4 Things We Loved About The Premiere Episodes Of

Ahn Pan Seok’s highly-anticipated noona romance “The Midnight Romance in Hagwon” is finally here. As this K-drama is airing weekly in the time slot that was previously occupied by the phenomenon “Queen of Tears,” expectations were high, and I am happy to say that this premiere did not disappoint at all.

From the feet-kicking, butterfly-giving, heart-stopping, undeniable chemistry between the main leads to the mature tone of the show, here are four things we loved about the premiere of “The Midnight Romance in Hagwon.”

Warning: spoilers for episodes 1-2 below.

Teacher-student romance done right




A teacher-student romance is a difficult trope to pull off because, at its core, it is one of the most problematic and toxic dynamics of a romantic relationship. First of all, there is the power imbalance. The teacher in this equation, regardless of their gender, always holds much more power over their student. The viewers get a glimpse of this power imbalance when Sung Ha Yul (Kim Na Yeon), a student at Daechi Chase Academy, is hesitant to discuss the answer to a question with her teacher Pyo Sang Seob (Kim Song Il) because she is afraid the teacher would consider it disrespectful and his anger would translate into her transcript letter.

The second thing that makes a teacher-student romantic dynamic unappealing is the age difference. Usually, when the creator wants you to hate a teacher-student dynamic, they show the teacher being much older than the student, so you can get the ick of a much older person being attracted to a mere teenager. However, oftentimes, when the show is trying to depict the relationship as romantic, they would shorten the age difference.

Take the American show “Pretty Little Liars” as an example where the main couple is a teacher-student relationship. As the creator wants you to root for them, the age difference is only eight years. However, despite every attempt of creators to make the relationship look healthy, their relationship dynamic gives modern viewers the ick because the female lead is only 16 years old. Meanwhile, the teacher is in his mid-20s. In other words, it is not the number of years the teacher is older than the student that makes a relationship healthy or toxic, but the actual age of both parties when they get into said relationship.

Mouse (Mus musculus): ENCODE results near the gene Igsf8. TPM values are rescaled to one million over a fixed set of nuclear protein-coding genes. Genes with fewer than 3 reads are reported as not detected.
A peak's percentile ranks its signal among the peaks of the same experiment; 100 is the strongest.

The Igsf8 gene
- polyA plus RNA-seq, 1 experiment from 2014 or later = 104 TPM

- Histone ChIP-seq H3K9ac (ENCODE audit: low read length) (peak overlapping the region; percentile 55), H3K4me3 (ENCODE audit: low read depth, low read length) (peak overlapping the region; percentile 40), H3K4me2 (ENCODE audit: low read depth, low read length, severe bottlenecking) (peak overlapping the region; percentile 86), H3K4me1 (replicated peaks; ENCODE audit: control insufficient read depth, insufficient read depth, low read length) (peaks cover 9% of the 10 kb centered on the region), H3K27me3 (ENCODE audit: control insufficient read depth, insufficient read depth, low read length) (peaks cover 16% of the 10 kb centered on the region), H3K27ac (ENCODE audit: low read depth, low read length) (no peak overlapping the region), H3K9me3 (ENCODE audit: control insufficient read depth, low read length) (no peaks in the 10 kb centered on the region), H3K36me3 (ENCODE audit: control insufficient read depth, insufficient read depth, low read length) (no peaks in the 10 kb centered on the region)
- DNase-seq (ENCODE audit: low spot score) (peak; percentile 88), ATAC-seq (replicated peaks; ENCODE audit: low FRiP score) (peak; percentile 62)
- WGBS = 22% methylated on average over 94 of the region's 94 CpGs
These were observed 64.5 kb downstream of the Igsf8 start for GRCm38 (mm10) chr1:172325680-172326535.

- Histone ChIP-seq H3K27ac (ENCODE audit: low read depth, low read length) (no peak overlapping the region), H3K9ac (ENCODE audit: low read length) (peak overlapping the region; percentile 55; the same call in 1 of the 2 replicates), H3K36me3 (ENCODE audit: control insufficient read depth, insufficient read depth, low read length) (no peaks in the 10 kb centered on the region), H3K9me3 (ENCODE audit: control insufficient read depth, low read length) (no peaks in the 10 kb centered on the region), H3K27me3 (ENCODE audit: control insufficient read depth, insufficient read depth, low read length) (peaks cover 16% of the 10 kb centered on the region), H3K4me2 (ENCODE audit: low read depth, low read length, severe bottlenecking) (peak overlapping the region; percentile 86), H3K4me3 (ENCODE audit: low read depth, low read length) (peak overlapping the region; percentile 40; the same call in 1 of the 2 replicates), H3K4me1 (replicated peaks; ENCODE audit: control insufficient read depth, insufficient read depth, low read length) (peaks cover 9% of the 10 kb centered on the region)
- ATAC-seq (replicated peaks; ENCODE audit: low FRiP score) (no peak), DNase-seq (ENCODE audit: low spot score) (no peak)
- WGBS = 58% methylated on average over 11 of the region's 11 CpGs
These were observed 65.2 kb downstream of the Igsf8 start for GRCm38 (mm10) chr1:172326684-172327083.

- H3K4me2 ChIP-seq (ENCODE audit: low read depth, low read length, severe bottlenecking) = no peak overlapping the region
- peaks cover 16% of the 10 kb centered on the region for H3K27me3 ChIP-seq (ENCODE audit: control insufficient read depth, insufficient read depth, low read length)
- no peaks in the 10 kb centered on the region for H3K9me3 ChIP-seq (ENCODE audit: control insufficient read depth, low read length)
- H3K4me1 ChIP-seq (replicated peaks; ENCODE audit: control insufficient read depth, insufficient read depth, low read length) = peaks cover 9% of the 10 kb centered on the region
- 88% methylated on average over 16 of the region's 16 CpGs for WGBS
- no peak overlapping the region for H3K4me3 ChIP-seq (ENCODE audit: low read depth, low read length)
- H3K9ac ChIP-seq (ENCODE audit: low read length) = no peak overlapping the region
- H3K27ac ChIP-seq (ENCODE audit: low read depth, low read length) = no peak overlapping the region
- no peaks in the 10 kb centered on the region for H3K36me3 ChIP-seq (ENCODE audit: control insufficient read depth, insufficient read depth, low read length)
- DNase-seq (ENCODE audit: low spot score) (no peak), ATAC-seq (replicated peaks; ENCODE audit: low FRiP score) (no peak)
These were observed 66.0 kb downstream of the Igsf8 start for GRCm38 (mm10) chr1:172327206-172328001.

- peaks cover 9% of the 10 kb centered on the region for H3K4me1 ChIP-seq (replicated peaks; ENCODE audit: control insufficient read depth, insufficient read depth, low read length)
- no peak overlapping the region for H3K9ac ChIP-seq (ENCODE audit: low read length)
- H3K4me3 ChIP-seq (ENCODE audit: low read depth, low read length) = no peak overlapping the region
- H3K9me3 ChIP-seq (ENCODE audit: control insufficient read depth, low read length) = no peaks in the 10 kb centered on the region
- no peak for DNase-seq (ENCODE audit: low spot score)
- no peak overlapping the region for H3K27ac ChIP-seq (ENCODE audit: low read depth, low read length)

The mental age and understanding of the real world of a 16-year-old would be much different than that of a 25-year-old, despite there only being a nine-year age difference. On the other hand, a 28-year-old person can easily connect with a 38-year-old on a mental level because they both would have similar life experiences. So, how did “The Midnight Romance in Hagwon” handle these concerns?




First of all, after seeing the present Seo Hye Jin (Jung Ryeo Won) and Lee Joon Ho (Wi Ha Joon) interact, one thing is clear: they were not in a relationship when Hye Jin was Joon Ho’s teacher. And now that both of them are coworkers, there is not as much of a power imbalance as Joon Ho was a student 10 years ago.

Secondly, from the flashbacks, one thing seems evident: Joon Ho, as a Daechi Chase Academy student, was attracted to Hye Jin, a part-timer at the academy. However, he never confessed his puppy love towards his teacher. However, even if he did word his feelings, their relationship never turned into anything romantic. Moreover, making the situation much better, Hye Jin is not shown to like Joon Ho romantically in the past.